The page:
But it’s more than economic disenfranchisement. It’s the way state houses across the country are right now enacting voting barriers that seem pulled directly from the Jim Crow era. It’s the way environmental racism makes Black people more likely to breathe polluted air and live near industrial facilities that poison soil and drinking water. It’s the way school systems fail Black children, housing markets exclude Black families, and police officers disproportionately harass, abuse, and kill Black people.
Soul City is an urgent reminder of how close the past is; how history breathes down the neck of the present moment.
The book adds to the growing collection of literature that acts as a corrective to the whitewashed history most people in the US receive. By detailing the obstacles McKissick faces, the book may provide a blueprint for people currently embarking on utopian projects of community and empowerment.
But Soul City goes beyond historical parallels. Healy also provides us with compelling character studies, helping to elevate figures who fought for utopian values of fairness, kindness, love, and liberation.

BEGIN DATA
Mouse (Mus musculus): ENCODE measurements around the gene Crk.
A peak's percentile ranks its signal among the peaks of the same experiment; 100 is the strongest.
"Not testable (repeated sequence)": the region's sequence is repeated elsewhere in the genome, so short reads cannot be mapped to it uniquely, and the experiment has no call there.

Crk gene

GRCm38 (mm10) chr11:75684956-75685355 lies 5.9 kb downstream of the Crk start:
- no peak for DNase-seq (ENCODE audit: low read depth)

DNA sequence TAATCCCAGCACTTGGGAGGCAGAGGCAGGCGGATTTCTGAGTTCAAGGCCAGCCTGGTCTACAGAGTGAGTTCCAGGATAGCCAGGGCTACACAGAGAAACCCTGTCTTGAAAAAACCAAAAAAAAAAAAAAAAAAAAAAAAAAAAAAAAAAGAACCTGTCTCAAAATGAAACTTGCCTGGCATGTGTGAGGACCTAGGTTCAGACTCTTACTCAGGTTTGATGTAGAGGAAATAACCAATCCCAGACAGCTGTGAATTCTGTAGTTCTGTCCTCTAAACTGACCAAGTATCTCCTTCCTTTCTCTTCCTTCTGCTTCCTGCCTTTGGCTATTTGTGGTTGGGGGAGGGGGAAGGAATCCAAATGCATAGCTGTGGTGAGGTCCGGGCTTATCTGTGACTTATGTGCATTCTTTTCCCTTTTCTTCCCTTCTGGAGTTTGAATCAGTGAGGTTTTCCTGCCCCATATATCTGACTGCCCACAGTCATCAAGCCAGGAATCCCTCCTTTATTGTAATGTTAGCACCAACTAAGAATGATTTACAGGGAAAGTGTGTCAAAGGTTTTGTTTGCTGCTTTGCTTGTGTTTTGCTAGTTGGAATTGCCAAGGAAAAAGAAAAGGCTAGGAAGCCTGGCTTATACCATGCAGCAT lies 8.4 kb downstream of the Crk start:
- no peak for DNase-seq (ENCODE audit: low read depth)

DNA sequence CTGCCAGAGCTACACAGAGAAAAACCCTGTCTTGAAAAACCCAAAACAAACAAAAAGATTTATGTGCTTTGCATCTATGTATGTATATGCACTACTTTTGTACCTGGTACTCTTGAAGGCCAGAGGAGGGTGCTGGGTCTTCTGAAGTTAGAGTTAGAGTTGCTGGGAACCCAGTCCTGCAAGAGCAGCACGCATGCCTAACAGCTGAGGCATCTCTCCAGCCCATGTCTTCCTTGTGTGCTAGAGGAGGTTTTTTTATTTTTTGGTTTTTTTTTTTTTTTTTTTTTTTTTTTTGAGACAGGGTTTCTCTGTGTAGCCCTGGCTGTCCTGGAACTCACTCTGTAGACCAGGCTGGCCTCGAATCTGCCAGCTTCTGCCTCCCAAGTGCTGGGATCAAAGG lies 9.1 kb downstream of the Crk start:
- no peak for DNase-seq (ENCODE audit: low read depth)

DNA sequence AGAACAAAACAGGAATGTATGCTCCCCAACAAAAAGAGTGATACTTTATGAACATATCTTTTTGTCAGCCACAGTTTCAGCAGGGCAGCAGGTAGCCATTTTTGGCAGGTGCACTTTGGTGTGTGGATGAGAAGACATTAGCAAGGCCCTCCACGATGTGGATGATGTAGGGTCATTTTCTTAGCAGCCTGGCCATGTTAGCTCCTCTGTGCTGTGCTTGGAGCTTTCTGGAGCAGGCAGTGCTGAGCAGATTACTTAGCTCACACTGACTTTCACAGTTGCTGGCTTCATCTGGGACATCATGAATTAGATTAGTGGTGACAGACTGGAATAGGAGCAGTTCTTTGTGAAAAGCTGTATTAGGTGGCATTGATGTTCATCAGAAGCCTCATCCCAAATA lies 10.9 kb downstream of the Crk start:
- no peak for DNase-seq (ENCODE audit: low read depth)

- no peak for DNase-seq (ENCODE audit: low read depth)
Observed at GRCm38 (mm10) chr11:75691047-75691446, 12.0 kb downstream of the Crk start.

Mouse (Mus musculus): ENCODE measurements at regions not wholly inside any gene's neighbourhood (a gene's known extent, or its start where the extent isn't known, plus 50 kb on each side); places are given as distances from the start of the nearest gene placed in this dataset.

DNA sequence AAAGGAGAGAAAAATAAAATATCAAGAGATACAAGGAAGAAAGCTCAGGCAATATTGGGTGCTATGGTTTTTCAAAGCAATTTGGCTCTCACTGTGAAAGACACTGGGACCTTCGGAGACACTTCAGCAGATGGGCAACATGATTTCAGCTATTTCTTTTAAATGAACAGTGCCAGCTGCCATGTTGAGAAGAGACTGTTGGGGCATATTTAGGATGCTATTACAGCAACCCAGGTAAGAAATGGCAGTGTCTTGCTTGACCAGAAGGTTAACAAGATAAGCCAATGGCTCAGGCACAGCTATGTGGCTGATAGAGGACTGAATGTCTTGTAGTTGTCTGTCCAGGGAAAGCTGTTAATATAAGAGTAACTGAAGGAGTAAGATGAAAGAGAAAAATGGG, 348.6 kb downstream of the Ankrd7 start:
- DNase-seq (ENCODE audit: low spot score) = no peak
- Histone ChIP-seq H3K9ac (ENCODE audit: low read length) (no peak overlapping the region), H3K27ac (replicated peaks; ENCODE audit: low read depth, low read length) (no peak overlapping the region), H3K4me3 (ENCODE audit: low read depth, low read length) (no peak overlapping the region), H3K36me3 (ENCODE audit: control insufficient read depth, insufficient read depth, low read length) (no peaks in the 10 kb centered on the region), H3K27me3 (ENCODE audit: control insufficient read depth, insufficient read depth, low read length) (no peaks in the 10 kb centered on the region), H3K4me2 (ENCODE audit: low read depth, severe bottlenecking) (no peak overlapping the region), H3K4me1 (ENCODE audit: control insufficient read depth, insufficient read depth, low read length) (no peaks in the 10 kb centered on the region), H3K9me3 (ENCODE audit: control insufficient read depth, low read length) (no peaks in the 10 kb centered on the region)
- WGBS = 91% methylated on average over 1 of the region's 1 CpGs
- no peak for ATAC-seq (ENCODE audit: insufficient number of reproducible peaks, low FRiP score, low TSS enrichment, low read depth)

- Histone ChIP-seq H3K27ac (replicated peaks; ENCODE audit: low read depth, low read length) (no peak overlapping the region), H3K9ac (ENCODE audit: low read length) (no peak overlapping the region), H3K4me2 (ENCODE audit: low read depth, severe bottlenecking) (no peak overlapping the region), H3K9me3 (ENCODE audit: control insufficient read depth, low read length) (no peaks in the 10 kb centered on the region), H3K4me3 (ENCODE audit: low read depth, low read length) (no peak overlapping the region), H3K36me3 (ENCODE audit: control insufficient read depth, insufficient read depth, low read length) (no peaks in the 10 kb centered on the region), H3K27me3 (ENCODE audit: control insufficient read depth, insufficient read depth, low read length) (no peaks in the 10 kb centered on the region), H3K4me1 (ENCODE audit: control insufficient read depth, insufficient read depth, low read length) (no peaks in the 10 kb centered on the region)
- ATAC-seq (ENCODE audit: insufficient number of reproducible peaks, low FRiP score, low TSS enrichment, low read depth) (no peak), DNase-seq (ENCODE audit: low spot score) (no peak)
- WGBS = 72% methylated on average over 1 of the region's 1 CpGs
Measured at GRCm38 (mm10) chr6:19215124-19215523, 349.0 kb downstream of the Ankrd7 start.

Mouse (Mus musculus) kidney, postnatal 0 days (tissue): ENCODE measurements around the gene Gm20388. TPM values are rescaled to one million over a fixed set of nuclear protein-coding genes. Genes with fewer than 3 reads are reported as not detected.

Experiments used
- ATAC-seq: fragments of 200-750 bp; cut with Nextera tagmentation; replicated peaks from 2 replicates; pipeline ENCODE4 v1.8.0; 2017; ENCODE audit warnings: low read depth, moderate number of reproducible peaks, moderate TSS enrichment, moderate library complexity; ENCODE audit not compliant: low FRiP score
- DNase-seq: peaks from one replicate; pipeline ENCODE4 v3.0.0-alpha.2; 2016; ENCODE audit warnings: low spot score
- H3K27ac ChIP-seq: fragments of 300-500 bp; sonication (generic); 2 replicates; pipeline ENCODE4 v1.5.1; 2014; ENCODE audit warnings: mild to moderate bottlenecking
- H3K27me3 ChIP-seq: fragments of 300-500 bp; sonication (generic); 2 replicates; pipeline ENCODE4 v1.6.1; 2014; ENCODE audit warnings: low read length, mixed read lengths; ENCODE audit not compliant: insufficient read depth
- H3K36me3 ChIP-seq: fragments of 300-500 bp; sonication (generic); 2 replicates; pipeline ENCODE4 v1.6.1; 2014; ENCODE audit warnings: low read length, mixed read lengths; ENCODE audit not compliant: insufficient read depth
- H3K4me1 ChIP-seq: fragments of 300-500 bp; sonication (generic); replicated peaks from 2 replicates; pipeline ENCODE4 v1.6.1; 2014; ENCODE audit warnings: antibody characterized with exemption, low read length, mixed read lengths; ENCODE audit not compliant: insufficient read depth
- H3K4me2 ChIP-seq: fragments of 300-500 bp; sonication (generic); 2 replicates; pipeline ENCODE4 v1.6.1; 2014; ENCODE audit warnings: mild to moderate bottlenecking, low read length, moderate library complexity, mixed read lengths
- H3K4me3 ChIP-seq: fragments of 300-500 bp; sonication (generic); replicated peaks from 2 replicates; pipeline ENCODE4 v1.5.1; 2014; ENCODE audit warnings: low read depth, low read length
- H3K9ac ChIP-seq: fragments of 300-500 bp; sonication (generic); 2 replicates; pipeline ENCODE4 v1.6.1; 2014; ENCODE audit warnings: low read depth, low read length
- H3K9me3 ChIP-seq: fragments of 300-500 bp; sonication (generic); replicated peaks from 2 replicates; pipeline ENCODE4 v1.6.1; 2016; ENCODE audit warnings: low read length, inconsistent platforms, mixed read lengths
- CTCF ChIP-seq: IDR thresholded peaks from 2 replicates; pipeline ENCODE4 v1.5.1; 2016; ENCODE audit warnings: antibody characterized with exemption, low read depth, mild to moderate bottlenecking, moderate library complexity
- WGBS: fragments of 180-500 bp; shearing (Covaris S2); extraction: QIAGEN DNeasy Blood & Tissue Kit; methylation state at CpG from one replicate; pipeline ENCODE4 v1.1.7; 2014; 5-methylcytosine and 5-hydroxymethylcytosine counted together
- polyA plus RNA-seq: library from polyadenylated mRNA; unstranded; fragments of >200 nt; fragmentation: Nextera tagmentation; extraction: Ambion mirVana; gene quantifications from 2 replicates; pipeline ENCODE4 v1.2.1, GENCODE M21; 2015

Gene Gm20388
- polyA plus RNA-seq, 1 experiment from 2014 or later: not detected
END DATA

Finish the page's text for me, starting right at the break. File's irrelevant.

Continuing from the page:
There’s Jane Ball-Groom, who overcame flattening poverty to raise five children and become an accomplished bookkeeper and writer. There’s Gordon Carey, Floyd McKissick’s right-hand man, who regularly put his life on the line for racial justice. There’s Theaoseus Theaboyd “T.T” Clayton and Eva Clayton, pioneering civil rights organizers and lawyers, who opened up spaces and opportunities for Black people.
And then there’s McKissick himself. McKissick’s life was almost derailed when he was a teenager. During a local rollerblading event, a police officer slapped him twice across the face, threatened to kill him, and took him to the police station, Healy writes. He was almost sent to jail but his father managed to secure his release. From that day forward, McKissick vowed to use the law for good; to bend a system that had almost ruined his life to achieve justice.